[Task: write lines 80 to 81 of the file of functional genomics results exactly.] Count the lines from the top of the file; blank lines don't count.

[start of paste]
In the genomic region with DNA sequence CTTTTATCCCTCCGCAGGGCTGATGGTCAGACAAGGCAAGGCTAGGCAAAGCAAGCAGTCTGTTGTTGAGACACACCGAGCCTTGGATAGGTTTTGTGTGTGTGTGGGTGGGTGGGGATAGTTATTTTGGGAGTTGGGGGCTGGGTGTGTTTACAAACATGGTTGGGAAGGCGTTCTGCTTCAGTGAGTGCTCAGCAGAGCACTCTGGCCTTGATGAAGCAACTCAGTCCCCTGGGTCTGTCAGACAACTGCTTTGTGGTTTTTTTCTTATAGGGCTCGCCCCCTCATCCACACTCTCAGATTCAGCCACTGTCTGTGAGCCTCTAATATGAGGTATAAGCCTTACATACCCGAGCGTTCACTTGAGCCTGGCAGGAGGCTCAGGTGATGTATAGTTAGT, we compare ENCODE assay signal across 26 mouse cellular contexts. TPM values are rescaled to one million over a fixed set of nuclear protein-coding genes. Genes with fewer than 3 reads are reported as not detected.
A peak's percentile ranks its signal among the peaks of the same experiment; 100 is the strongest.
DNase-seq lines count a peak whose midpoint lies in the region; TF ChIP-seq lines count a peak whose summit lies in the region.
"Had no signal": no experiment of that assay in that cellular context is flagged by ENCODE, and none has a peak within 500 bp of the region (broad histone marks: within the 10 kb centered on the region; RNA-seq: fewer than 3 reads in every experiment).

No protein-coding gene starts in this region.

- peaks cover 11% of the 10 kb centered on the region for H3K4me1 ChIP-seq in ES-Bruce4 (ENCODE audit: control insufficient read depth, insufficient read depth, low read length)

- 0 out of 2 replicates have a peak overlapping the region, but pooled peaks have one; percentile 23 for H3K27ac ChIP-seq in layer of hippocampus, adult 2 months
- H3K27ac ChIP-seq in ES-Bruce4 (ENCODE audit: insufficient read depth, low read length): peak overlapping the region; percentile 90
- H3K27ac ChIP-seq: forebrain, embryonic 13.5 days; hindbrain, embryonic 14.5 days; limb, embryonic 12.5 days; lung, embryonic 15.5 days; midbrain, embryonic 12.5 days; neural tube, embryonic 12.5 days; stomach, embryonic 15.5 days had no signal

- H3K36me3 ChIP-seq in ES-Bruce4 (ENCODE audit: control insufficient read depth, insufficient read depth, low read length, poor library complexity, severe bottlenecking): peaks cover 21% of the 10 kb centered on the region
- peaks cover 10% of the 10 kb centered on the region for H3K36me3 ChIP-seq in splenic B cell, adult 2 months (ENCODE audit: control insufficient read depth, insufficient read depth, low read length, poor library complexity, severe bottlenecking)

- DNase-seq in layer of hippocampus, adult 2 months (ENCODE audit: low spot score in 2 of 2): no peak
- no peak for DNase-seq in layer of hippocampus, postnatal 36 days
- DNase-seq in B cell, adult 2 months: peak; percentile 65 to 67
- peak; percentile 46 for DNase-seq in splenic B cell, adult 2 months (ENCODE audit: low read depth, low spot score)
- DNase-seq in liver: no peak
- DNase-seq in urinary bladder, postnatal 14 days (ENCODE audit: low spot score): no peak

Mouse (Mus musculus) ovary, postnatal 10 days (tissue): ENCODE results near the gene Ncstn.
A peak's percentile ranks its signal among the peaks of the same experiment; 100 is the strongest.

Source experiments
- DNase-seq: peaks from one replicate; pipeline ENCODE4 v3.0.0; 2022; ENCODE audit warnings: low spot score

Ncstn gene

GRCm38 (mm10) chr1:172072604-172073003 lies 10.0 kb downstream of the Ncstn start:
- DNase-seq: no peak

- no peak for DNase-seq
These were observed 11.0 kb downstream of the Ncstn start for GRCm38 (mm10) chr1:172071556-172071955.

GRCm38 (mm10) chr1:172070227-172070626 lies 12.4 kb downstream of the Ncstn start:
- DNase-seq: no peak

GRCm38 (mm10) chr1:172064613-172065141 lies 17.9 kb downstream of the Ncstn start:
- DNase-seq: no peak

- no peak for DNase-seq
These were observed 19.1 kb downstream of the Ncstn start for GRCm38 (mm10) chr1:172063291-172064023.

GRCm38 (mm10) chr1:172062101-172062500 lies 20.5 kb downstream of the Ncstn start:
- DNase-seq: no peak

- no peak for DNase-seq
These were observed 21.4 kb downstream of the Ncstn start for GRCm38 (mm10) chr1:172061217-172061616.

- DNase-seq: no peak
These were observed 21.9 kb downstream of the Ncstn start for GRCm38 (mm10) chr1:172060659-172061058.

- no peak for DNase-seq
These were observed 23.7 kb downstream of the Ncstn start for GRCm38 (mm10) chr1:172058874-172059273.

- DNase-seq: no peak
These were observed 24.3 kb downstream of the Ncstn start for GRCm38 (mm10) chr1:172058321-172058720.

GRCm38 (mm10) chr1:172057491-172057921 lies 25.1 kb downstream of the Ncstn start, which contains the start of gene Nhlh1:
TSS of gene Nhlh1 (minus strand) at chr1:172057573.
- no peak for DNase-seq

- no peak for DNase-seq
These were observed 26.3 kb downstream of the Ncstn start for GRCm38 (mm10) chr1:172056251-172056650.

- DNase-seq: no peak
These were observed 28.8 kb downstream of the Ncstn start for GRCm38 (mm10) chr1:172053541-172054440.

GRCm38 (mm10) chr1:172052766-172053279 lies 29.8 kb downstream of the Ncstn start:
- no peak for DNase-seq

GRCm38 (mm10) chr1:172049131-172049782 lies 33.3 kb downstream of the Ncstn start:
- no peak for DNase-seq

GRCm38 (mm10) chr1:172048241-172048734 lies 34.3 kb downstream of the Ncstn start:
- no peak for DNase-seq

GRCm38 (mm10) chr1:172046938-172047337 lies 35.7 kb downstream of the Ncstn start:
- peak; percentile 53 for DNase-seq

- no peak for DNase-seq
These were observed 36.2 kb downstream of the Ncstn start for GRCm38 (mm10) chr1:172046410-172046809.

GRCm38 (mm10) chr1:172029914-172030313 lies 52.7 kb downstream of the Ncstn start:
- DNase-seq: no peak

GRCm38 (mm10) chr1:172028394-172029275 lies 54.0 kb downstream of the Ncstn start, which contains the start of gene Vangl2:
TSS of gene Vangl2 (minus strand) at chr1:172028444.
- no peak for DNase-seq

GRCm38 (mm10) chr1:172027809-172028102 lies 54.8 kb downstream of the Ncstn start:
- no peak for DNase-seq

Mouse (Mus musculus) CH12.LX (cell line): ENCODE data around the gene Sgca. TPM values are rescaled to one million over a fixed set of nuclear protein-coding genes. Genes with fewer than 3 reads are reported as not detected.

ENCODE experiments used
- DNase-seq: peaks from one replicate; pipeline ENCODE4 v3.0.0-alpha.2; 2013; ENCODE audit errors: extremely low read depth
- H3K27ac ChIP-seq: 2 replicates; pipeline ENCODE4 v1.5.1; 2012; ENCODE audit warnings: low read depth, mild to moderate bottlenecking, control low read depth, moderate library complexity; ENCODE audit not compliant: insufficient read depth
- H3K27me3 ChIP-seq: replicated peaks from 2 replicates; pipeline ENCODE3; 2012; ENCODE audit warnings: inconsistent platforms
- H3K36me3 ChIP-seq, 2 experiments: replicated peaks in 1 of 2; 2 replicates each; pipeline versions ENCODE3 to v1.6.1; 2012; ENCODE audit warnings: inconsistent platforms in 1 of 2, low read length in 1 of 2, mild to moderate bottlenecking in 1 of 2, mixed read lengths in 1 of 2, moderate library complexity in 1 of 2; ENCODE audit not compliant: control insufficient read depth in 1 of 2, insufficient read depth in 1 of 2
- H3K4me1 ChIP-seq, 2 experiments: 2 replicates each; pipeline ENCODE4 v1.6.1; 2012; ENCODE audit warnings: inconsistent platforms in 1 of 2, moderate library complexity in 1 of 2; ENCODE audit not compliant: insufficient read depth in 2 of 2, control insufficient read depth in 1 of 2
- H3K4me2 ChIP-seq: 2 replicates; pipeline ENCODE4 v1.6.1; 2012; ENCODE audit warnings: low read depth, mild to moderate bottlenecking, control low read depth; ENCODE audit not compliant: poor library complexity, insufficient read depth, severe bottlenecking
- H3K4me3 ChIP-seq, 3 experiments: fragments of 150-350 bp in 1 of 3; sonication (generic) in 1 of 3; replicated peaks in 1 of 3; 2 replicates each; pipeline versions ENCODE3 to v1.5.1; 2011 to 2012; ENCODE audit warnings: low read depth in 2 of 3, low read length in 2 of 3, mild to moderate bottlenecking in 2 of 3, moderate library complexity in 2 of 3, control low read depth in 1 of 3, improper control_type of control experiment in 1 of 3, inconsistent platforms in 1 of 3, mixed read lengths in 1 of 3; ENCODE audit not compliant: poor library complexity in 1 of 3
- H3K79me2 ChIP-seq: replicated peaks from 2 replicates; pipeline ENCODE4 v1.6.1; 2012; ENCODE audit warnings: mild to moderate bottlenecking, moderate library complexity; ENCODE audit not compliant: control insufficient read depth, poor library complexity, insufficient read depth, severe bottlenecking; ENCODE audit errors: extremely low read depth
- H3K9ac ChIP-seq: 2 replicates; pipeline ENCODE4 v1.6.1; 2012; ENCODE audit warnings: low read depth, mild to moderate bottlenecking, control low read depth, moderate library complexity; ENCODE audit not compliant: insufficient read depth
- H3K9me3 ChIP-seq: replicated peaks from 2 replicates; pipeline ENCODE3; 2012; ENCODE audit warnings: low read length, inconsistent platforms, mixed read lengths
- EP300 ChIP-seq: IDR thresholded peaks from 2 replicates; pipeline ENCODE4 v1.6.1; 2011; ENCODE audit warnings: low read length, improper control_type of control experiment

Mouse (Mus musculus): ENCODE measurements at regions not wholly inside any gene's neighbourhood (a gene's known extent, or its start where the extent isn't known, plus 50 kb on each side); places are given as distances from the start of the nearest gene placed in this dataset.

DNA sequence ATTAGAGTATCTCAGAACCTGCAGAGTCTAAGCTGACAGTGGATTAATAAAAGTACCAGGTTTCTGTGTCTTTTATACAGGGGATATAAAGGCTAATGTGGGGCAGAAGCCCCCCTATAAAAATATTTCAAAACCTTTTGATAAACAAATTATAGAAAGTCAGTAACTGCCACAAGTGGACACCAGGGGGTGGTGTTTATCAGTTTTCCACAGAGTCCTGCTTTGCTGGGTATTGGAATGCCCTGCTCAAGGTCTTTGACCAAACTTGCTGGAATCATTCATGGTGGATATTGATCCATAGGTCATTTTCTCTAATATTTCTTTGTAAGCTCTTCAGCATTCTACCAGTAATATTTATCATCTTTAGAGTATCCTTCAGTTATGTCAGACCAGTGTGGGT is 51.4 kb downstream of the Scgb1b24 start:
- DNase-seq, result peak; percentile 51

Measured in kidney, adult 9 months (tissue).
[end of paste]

Mouse (Mus musculus): ENCODE measurements at regions not wholly inside any gene's neighbourhood (a gene's known extent, or its start where the extent isn't known, plus 50 kb on each side); places are given as distances from the start of the nearest gene placed in this dataset.

DNA sequence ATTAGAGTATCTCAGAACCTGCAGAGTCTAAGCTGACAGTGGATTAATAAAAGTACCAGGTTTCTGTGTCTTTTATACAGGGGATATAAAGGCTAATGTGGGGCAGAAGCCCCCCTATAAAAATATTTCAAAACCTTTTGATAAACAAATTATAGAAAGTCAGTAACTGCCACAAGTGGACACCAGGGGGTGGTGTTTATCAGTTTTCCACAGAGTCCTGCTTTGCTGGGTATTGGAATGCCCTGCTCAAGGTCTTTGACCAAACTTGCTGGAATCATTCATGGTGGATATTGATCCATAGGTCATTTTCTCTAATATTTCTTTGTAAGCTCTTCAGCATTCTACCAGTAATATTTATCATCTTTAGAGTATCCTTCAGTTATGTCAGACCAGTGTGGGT is 51.4 kb downstream of the Scgb1b24 start: